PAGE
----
The Spirit’s Role in Missions
The Church still is tasked with taking the gospel to all nations and tribes.The pivotal first two chapters of the Book of Acts contain impactful action: the last words of Jesus while on the earth, the passing of the baton to the Early Church, the powerful move of the Holy Spirit in the Upper Room, and the result of preaching on the day the Spirit filled those early Christians. Can you imagine the excitement and joy, as well as societal turmoil, as the apostles baptized thousands of early believers? The Church miraculously expanded as crowds believed and were baptized in water in the pools near the south gate of Jerusalem.
Jesus’ words establish the link between missions and the empowerment of the Holy Spirit. Jesus said, “But you will receive power when the Holy Spirit comes upon you. And you will be my witnesses, telling people about me everywhere — in Jerusalem, throughout Judea, in Samaria, and to the ends of the earth” (Acts 1:8, NLT). Acts 2 happened because Jesus knew we would need the Holy Spirit to be His witnesses.
Jesus told His followers to wait for the Holy Spirit. Why? So they would have the power to be His witnesses. They couldn’t effectively be His witnesses to this world without the supernatural empowerment of the Holy Spirit. That still applies today. How can we preach the gospel and have it penetrate the hearts of those gripped in the false teachings of Buddhism, Hinduism, Islam, secular- ism, or animism? How can we awaken people who have a form of religion, but no life, unless the Holy Spirit both empowers us and thaws the hearts of the listeners?
That Holy Spirit moment in the Upper Room changed the fearful apostles to bold proclaimers of the message of Christ’s saving grace. The Spirit moved them from sitting within the walls of a room to a missionary movement. Even the initial languages in which those people were baptized represented languages of myriad nations, instantly showing that the gospel was not meant for one culture. The message of Jesus’ death and resurrection was meant for the “ends of the earth.”
The rest of the Book of Acts shows this link between the Holy Spirit and missions. The ensuing chapters unpack the expanding work of the Spirit. God continues to grow the church, moving followers from ground zero in Jerusalem to cities and regions throughout the Roman Empire. It ends with the apostle Paul pushing onward, desiring to take the gospel to Rome. Many think Paul even made it to present-day Spain!
As the Holy Spirit fills the heart of Christians, He compels us to share the message of God’s great love to those who have not yet heard. That is the missionary heart.
As the Spirit empowers, the Church must make Acts 1:8 a core tenet. Each local congregation is not only responsible for its “Jerusalem,” its particular community, but also for the ends of the earth.
The concept of “missionary” traces its origin to the Greek word apostolos, with a root meaning “send, messenger, herald.” In simplest terms, a missionary is someone sent from the church to bring the gospel to the ends of the earth. Assemblies of God World Missions (AGWM) defines a missionary as a person called and empowered by the Holy Spirit and commissioned by the Church to cross barriers of culture and language in order to proclaim the gospel, disciple believers, establish the Church, and demonstrate compassion.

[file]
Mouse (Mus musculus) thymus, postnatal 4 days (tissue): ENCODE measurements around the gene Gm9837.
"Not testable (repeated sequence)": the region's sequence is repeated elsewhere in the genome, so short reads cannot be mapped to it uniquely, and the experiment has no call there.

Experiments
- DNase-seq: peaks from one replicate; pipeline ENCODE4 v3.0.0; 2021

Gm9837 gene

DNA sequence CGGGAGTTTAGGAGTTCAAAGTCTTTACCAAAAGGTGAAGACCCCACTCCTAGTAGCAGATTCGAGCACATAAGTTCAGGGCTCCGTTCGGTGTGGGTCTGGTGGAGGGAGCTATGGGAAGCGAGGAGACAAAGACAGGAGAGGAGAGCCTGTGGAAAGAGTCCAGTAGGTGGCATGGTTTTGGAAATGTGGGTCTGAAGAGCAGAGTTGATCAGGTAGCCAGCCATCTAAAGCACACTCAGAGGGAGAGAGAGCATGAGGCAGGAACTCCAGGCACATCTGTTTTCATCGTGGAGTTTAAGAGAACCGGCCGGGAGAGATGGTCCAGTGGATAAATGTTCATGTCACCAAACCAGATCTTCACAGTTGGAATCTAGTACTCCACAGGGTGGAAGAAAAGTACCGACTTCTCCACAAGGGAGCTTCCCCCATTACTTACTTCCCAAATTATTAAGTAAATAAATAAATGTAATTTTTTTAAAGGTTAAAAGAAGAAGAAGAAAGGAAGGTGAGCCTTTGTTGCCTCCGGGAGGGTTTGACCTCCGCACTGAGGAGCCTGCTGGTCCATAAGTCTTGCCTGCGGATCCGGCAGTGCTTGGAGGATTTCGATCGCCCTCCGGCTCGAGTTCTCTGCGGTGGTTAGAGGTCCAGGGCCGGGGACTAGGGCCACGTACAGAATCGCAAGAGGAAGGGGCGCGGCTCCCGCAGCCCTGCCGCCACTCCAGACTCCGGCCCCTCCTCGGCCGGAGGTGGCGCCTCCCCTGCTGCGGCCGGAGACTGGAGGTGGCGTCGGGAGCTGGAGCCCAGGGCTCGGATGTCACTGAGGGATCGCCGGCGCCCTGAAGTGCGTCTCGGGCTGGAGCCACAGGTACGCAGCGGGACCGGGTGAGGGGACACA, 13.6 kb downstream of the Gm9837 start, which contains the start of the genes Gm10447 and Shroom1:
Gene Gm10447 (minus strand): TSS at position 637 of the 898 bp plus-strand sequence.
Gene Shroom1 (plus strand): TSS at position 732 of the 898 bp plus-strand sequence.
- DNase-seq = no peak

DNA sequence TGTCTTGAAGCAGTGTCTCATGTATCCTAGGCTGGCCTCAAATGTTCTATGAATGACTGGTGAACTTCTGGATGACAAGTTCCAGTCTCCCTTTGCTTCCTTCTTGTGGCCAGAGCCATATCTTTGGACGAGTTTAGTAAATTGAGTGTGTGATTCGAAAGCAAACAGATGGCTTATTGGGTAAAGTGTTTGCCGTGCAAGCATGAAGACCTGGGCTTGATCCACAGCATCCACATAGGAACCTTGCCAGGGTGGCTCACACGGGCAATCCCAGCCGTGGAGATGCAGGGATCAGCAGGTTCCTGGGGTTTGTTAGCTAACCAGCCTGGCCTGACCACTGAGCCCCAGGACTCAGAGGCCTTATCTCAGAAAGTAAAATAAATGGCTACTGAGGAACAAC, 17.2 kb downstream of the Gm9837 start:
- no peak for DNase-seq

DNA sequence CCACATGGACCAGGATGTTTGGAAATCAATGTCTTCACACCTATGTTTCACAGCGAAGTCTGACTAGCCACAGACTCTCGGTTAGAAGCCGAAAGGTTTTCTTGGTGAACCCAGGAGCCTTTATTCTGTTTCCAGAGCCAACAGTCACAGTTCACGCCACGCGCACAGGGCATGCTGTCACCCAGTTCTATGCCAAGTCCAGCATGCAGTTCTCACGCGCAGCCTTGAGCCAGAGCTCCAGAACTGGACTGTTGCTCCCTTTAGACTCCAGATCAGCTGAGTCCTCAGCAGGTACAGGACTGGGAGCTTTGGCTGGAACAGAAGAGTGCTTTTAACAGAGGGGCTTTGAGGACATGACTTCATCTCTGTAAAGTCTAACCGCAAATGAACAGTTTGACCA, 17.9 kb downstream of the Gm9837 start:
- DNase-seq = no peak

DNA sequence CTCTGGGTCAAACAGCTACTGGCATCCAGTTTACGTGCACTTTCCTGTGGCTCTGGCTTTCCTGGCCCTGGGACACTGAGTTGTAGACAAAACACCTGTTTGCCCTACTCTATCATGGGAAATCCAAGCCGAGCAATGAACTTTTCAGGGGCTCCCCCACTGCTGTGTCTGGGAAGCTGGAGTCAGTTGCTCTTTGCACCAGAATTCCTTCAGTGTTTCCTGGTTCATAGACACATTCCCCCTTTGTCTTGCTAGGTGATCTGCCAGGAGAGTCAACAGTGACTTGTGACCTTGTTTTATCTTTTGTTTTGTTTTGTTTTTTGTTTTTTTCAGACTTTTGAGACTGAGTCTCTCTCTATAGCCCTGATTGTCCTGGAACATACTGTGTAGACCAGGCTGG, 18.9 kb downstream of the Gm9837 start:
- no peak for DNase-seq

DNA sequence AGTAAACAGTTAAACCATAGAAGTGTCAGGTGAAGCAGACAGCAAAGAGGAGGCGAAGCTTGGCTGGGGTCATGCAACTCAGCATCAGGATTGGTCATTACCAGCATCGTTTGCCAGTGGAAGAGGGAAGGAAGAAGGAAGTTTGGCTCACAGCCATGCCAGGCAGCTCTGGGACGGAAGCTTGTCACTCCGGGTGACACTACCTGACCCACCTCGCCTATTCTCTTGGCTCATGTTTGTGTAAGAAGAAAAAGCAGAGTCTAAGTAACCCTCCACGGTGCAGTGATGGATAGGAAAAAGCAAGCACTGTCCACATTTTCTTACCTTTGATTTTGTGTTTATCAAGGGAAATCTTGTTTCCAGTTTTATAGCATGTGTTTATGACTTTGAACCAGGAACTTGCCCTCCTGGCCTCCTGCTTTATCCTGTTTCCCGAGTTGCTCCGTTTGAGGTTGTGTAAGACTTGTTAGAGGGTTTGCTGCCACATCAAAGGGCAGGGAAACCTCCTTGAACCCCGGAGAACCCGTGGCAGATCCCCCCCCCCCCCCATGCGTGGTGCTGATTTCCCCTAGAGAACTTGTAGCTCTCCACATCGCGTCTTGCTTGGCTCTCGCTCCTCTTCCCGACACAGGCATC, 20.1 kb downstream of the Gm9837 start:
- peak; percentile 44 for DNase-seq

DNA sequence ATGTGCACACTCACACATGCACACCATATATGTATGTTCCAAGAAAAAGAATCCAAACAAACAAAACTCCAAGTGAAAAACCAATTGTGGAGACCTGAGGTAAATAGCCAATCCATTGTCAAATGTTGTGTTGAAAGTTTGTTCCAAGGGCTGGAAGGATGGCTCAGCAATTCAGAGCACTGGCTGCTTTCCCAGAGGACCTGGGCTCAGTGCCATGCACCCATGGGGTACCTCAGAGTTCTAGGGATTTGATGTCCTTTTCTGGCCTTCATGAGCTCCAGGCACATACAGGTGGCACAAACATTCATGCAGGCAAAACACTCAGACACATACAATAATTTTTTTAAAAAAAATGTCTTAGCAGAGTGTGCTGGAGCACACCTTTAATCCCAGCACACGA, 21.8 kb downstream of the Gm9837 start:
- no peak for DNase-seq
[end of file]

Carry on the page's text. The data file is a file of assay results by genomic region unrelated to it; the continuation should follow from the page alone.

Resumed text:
Spirit empowerment is significant for two parties: the missionary being called to go, as well as the heart of the Church to send and engage in the task.
First, the missionary must be empowered by the Holy Spirit to uproot and go. We believe that the Holy Spirit must call missionaries, supernaturally speaking to them about the global task.
Andy Raatz, AGWM communications director, says, “Christ has called us to reach the inconveniently lost and go to inhospitable destinations and unwelcoming populations. Missions is not simply sharing Christ with a neighbor or a coworker. Instead, missions is purposely crossing the chasms of geography, culture, and language to share Christ with those who have never heard.”
It takes the empowerment of the Holy Spirit to enable our missionaries to cross those chasms. No human effort can do that impossible task; it’s only by the power of God.
But there is a second part to this missionary task: the empowerment of the Church to send, support, and pray. The missionary task is not just for the missionary who is sent; it is for the entire Church. Our congregations need the empowerment of the Spirit to wholeheartedly engage in the task for missions!
AG World Missions is an example of the work of the Holy Spirit empowering missionaries. J. Philip Hogan, former AGWM executive director, stated, “The missionary venture of the Church, no matter how well planned, how finely administered, or how fully supported, would fail like every other human enterprise were it not that where human instrumentality leaves off, a blessed ally takes over. It is the Holy Spirit who calls, it is the Holy Spirit who inspires, it is the Holy Spirit who reveals, and it is the Holy Spirit who administers.”
Unless we have the Holy Spirit empowering us — the senders and the sent — we will fail. This is a spiritual war that we face, and we need the Holy Spirit to enable us to give, to pray, to bless, to send, and to go.
As the apostles grew in their understanding of their God-given assignment, the revelation came to them that God wanted the message of the gospel proclaimed to all nations, all peoples, and all tribes to the ends of the earth. I pray that the Holy Spirit grips your heart and your greatest preoccupation will be to make your church a missionary church, and you a part of this great mission.
Editor’s note: This article first appeared in the magazine Pentecostals.